Skepticism and the problem of certainty. Augustine stands between skepticism and the new authority the Church.

Lecture 18: Augustine (continued)
What Augustine says about the relationship of God and the world. His statements are more important than what other theologians have said, in the whole history of Christianity.

Lecture 19: Augustine. Pelagius.
The great struggle between Augustine and Pelagious is perhaps the classical example of the problem in the Christian Church. This is the tension pastors will experience in every hour of religious instruction, counseling, and preaching.

Lecture 20: Augustine. Donatism. The Medieval Church. Scholasticism. Mysticism.
Authority, traditions, and interpretations through the eyes of the Medieval Church.

Lecture 21: Medieval Period: Nominalism, Realism, Monasticism, Crusades.
Different trends in Scholasticism and points of view which are always valid yet always in conflict with each other.

Lecture 22: Medieval Period (continued)
The struggle for power between the Church and secular authorities and the nature of the sacraments. Augustine. The Medieval situation. Curialism. Conciliarism. Criticism of Church. Sacraments. Problems of the Middle Ages.

Lecture 23: Anselm and His Arguments
Explication and analysis of Anselm's theory.

Lecture 24: Abelard. Bernard of Clairvaux. Mysticism.
Twelfth century understandings of "objective" and "subjective." as lived out by Abelard and Anselm pose both historical and philological tasks for the reader.

Lecture 25: Thirteenth Century: Joachim di Fiore, Franciscan theology, Dominic.
The dynamics of the high Middle Ages are determined by the conflict between Augustine and Aristotle, or between the Franciscans who were Augustinians and the Dominicans who were Aristotelian. But don't take this too exclusively.

Lecture 26: Medieval Theology. Thomas Aquinas and Duns Scotus.
Duns Scotus insists there is only one way open to receive God, the way of revelation received by the authority of the Church. He becomes the turning point in the history of Western thought.

Lecture 27: Pelagius and Aquinas
Nature, human nature and grace as the fulfilment of nature. Revelation and reason or revelation as reason. Finding God from the inside or finding the outside from God.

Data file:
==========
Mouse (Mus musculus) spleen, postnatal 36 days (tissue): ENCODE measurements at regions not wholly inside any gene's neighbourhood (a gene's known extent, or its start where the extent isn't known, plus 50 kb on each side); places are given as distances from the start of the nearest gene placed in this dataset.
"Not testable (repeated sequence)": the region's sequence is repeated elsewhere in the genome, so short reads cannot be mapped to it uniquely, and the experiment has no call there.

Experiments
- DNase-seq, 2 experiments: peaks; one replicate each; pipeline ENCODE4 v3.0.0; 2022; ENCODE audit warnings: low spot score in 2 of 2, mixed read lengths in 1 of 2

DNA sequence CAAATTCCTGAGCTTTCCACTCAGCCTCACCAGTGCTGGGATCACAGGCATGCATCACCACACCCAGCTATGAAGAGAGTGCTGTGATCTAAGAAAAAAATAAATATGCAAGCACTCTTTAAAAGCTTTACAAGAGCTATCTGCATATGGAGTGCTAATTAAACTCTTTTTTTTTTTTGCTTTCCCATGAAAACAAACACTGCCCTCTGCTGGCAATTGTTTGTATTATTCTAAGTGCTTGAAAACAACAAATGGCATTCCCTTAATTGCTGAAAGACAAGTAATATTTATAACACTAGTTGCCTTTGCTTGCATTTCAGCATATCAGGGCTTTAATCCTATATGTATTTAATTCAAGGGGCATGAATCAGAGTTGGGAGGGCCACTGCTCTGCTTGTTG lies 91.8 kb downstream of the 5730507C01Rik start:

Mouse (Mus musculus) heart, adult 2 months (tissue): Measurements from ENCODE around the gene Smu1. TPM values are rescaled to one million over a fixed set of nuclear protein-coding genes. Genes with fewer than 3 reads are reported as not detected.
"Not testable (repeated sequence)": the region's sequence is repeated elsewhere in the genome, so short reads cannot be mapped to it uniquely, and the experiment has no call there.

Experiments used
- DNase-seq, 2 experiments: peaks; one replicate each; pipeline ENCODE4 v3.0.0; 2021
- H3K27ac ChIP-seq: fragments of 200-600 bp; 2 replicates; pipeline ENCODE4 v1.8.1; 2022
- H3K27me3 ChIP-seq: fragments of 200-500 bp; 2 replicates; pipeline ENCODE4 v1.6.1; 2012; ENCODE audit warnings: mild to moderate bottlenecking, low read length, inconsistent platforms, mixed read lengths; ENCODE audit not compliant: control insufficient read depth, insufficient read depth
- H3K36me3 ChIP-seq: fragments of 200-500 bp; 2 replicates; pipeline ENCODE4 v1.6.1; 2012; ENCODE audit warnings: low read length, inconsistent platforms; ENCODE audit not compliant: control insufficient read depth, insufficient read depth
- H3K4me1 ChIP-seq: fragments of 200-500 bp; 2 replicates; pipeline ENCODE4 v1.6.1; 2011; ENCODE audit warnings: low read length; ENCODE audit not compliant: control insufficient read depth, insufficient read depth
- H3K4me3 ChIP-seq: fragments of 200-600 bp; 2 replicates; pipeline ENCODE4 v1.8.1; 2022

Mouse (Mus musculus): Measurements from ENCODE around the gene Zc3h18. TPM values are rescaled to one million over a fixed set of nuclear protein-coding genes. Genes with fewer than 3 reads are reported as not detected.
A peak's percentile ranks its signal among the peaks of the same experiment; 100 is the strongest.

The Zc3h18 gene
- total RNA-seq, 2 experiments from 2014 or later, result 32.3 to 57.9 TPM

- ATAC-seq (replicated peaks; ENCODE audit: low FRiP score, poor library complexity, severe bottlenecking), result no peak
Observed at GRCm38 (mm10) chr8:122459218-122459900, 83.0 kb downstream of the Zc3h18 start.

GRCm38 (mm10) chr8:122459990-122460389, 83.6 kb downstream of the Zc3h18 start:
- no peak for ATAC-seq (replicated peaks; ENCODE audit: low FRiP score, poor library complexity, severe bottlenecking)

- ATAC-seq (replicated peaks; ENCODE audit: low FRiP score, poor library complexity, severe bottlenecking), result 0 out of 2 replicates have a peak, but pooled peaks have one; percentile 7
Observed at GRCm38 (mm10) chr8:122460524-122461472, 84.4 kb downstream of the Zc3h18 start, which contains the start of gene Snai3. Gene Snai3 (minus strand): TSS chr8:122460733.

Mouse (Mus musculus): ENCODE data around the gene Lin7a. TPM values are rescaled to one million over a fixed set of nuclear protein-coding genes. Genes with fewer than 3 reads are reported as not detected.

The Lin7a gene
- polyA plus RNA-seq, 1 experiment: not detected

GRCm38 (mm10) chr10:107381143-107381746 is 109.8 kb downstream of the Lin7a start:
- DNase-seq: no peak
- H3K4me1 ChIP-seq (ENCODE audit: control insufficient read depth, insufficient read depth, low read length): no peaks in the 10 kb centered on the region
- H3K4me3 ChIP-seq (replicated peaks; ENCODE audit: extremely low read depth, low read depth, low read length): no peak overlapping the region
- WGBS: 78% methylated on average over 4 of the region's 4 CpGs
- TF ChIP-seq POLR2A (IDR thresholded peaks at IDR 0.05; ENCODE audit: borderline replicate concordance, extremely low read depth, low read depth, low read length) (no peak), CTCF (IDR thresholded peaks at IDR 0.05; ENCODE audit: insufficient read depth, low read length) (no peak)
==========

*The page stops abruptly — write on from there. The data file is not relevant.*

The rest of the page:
Lecture 28: Ethical Teachings (Aquinas). Nominalism (Wm. Occam). German mysticism (Eckhart).
Says Tillich "we have dealt very thoroughly with the ancient and medieval Church. And this was our intention, because that is what you will never hear again. You will hear about the Reformation, and. you will hear, very often, about the modern development. But you will not hear about the Early Church and the Middle Ages."

Lecture 29: Pre-Reformers, the Counter-Reformation. Council of Trent.
What is lacking in all the pre-Reformers is the one fundamental principle of the Reformation, the breakthrough of Luther to the experience of being accepted in spite of being unacceptable, called by him, in Pauline terms, justification through faith by grace.

Lecture 30: Justification by Faith Alone. Sacraments. Papal Infallibility. Jansenism.
A sobering, pre Vatican Two, delineation of the irreconcilable positions of the Catholic and the Protestant Church.

Lecture 31: The Reformation: Luther and Catholicism
Martin Luther is responsible and he alone for the fact that a purified Christianity, a Christianity of the Reformation, was able to establish itself on equal terms with the Roman tradition.

Lecture 32: Penance and Luther's Attacks. Erasmus. Muenzer.
Don't translate sola fide by the English phrase "by faith alone," but "by grace alone, through faith," where "faith" means nothing other than the acceptance of grace. But the Evangelical Radicals think Luther is still half-Catholic.

Lecture 33: Reformation Sects. Luther's Teachings Faith, Concept of God.
For Luther, the lack of love towards God is the basis of sin, the "word of God" has at least a half dozen meanings, and God is both totally imminent and totally transcendent.

Lecture 34: Luther (cont.) Christology, Doctrines of the Church and State. Zwingli.
Luther holds that if a man is righteous himself, God is righteous. If a man is pure, God is pure for him. If he is evil, God is evil for him. Luther defines the Word, the Church, and the State. Then Tillich turns to the differences between Luther and Zwingli.

Lecture 35: Zwingli and Luther. Calvin.. Predestination and Providence. Capitalism. Church and State.
Luther wanted everything as non-rational, non-legal, as possible, not only in the process of salvation but also in the interpretation of history and nature; while Zwingli and Calvin accepted nature in terms of law. Even back then they were discussing the meaning of the word "is." For Calvin, predestination was an afterthought.

Lecture 36: Calvin: Predestination, Providence, Capitalism, Church and State, Biblical Authority.
The suffering of the world is not a real problem for Calvin because his idea of providence as strictly "God-caused." Tillich asks why most of the great names in religion, from Isaiah, Jesus, Paul, Augustine, to Luther, are adherents of "predestination," while those who do not adhere always are nearer to a moral interpretation of Christianity than to a strictly religious interpretation?

Lecture 37: Protestant Orthodoxy. Pietism.
The rhythm in which Protestant theology has developed in the last 350 years (up to 1953), including the threefold doctrine of Orthodoxy and the three points made by Pietism.

Lecture 38: Pietism. Enlightenment. Autonomy. Heteronomy. Locke. Deism. Modern Development. Final Remarks.
Tillich explains the way of correlation, namely, to accept all the problems which are involved in self-criticizing humanism - -we call it existentialism, today -- and then, on the other hand, to show that the Christian message is the answer to these questions.